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Perspectives on FM in a global pandemic

Company News / PR

10/08/20 | Rebecca Drewett

The Covid-19 pandemic has dramatically changed the world as we once knew it, impacting businesses of all sizes and sectors. This includes the FM industry, and in this series of articles, we ask our employees across the globe to share their experiences of the crisis, what it has meant for the industry in their area, and the role FM is playing to support people and businesses in these difficult circumstances.

In this edition, Aimee Bynon-Powell discusses the situation in Australia, and how FM is adapting in this challenging landscape.

Compared to some other countries, the Australian landscape has been relatively spared the worst of the Covid-19 pandemic. Due to the benefit of seeing how the rest of the world tracked this before us, our lower population density, and being able to close international borders and interstate borders early, the spread was somewhat controlled. But, in February, the outlook looked very different – most companies closed offices and working from home became the norm.

Of course, everyone looked at Facility Managers in the early days to keep office spaces sanitised and ensure a safe working environment. As the virus spread globally, FMs were expected to prepare for the worst and hope for the best.

Every day there was a new Government directive directly impacting every FM’s responsibilities. The conversation quickly moved from ensuring a safe working environment, to having no joint working environment, something nobody ever contemplated on this scale. In a matter of two weeks, the conversation turned to mothballing office spaces or having low occupancy, meaning facilities had to be managed remotely and energy consumption minimised whilst still ensuring essential maintenance is carried out.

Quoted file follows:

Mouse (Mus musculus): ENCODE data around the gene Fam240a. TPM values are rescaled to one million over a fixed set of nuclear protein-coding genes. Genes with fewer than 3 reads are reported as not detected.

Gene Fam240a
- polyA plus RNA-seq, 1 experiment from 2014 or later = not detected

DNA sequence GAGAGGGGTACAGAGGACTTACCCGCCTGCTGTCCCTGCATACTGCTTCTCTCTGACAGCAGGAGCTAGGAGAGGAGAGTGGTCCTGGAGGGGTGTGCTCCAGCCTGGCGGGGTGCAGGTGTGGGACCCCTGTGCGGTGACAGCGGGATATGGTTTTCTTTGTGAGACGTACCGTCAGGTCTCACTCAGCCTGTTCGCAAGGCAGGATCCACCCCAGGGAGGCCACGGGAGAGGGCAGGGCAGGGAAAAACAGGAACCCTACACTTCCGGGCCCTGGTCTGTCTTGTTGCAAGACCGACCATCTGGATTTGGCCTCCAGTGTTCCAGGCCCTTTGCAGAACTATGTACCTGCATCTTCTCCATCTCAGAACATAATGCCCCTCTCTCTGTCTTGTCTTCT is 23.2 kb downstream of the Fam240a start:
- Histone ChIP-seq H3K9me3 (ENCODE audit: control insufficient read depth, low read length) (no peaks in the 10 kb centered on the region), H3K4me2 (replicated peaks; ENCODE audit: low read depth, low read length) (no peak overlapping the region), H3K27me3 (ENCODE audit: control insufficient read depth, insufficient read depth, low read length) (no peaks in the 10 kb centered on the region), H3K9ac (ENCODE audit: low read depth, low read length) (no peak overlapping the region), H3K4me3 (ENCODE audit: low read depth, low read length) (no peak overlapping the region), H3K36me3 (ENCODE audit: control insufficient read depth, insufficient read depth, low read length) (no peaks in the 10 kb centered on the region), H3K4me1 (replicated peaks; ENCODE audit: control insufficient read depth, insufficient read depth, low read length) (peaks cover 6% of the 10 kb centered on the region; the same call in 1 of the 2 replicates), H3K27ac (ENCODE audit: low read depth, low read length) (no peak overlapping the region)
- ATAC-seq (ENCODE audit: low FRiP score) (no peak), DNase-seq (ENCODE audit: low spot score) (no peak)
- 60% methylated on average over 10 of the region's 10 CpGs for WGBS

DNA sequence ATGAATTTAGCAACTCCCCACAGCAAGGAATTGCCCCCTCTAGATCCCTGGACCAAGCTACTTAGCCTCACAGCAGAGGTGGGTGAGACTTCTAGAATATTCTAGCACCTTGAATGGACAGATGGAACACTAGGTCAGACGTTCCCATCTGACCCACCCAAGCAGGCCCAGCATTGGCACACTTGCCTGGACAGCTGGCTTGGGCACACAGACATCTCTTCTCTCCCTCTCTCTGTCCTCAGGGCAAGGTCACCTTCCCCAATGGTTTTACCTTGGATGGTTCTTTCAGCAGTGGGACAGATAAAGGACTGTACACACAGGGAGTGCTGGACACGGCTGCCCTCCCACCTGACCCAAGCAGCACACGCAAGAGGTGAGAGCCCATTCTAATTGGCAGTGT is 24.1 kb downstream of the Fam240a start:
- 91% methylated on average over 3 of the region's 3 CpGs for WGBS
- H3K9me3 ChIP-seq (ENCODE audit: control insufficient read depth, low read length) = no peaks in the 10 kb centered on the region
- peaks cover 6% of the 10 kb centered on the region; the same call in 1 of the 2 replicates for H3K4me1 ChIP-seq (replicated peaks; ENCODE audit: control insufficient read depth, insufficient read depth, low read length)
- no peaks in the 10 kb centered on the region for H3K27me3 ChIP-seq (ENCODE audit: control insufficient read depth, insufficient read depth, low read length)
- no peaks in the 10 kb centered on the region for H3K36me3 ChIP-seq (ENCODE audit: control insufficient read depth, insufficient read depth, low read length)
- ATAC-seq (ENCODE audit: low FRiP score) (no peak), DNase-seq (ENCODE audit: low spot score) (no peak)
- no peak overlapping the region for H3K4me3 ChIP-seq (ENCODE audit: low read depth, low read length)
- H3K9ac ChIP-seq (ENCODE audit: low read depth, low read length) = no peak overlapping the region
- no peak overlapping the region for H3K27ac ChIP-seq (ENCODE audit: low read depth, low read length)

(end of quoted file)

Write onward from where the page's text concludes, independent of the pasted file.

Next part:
FM practitioners suddenly became visible; good FM practice was viewed as a strategic advantage to the business, and they were now involved in board discussions on how to navigate this impending and unavoidable crisis.

One area of concern is the Aged Care sector in Australia. Australia has an ageing population and a large proportion of this vulnerable group is housed in residential aged care facilities and villages. With almost half of Australia’s Covid-19 deaths within these facilities, we have done significant work with our Aged Care clients to ensure that our system aids in deferring non-essential maintenance and tracking self-isolation and potential positive test results among residents.

Fortunately, at this stage, the focus in Australia is on coming out of this crisis. This involves a completely new set of considerations to ensure a safe return to the workplace. Not too long from now staff will return and wonder how all of this worked?

Who looked after my building whilst I was working from home? Who made sure that when I returned it was safe and just like before?

It’s not only at board level that the role of the FM will come into its own and be visible to everyone. The next step is for FMs, with this new level of influence, to take strong leadership and demonstrate the value of their profession, and consequently become part of the top-tier management and decision-making structure of their organisations.

Due to the important role FM has played in managing how effectively Australia has handled this crisis, Aimee Bynon-Powell strongly believes this will be a launching pad for more recognition for these departments in the country moving forward.

Our team at FSI hope that this is the case as well due to the stellar efforts of these professionals, not just in these difficult circumstances, but year-round. Should they assume a greater position of influence in organisations moving forward, this could be pivotal in supporting the evolution and digitisation of the industry far beyond Covid-19.